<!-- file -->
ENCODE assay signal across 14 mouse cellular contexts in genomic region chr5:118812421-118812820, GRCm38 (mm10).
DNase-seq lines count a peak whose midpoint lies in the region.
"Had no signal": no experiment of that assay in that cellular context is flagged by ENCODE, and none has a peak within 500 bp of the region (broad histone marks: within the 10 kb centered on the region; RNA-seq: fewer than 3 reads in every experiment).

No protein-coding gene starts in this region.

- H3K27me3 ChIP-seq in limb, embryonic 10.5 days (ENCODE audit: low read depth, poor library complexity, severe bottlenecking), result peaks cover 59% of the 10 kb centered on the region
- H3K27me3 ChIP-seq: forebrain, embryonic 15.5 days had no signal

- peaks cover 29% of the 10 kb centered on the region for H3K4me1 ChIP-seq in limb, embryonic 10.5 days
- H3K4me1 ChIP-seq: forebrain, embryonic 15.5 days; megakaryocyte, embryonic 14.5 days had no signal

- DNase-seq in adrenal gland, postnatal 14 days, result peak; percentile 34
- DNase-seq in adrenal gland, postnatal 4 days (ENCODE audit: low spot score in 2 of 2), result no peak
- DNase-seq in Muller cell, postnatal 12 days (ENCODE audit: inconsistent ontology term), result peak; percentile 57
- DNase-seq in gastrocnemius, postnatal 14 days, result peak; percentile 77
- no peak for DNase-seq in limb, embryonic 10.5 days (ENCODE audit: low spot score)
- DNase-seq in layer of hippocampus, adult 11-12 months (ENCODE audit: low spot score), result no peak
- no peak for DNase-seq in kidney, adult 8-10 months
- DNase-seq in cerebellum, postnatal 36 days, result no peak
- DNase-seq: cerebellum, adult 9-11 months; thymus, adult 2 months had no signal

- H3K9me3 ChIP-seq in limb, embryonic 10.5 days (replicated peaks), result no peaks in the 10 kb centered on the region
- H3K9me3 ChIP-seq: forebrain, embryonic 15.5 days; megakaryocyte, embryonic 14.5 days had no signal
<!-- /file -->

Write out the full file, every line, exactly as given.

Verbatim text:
ENCODE assay signal across 14 mouse cellular contexts in genomic region chr5:118812421-118812820, GRCm38 (mm10).
DNase-seq lines count a peak whose midpoint lies in the region.
"Had no signal": no experiment of that assay in that cellular context is flagged by ENCODE, and none has a peak within 500 bp of the region (broad histone marks: within the 10 kb centered on the region; RNA-seq: fewer than 3 reads in every experiment).

No protein-coding gene starts in this region.

- H3K27me3 ChIP-seq in limb, embryonic 10.5 days (ENCODE audit: low read depth, poor library complexity, severe bottlenecking), result peaks cover 59% of the 10 kb centered on the region
- H3K27me3 ChIP-seq: forebrain, embryonic 15.5 days had no signal

- peaks cover 29% of the 10 kb centered on the region for H3K4me1 ChIP-seq in limb, embryonic 10.5 days
- H3K4me1 ChIP-seq: forebrain, embryonic 15.5 days; megakaryocyte, embryonic 14.5 days had no signal

- DNase-seq in adrenal gland, postnatal 14 days, result peak; percentile 34
- DNase-seq in adrenal gland, postnatal 4 days (ENCODE audit: low spot score in 2 of 2), result no peak
- DNase-seq in Muller cell, postnatal 12 days (ENCODE audit: inconsistent ontology term), result peak; percentile 57
- DNase-seq in gastrocnemius, postnatal 14 days, result peak; percentile 77
- no peak for DNase-seq in limb, embryonic 10.5 days (ENCODE audit: low spot score)
- DNase-seq in layer of hippocampus, adult 11-12 months (ENCODE audit: low spot score), result no peak
- no peak for DNase-seq in kidney, adult 8-10 months
- DNase-seq in cerebellum, postnatal 36 days, result no peak
- DNase-seq: cerebellum, adult 9-11 months; thymus, adult 2 months had no signal

- H3K9me3 ChIP-seq in limb, embryonic 10.5 days (replicated peaks), result no peaks in the 10 kb centered on the region
- H3K9me3 ChIP-seq: forebrain, embryonic 15.5 days; megakaryocyte, embryonic 14.5 days had no signal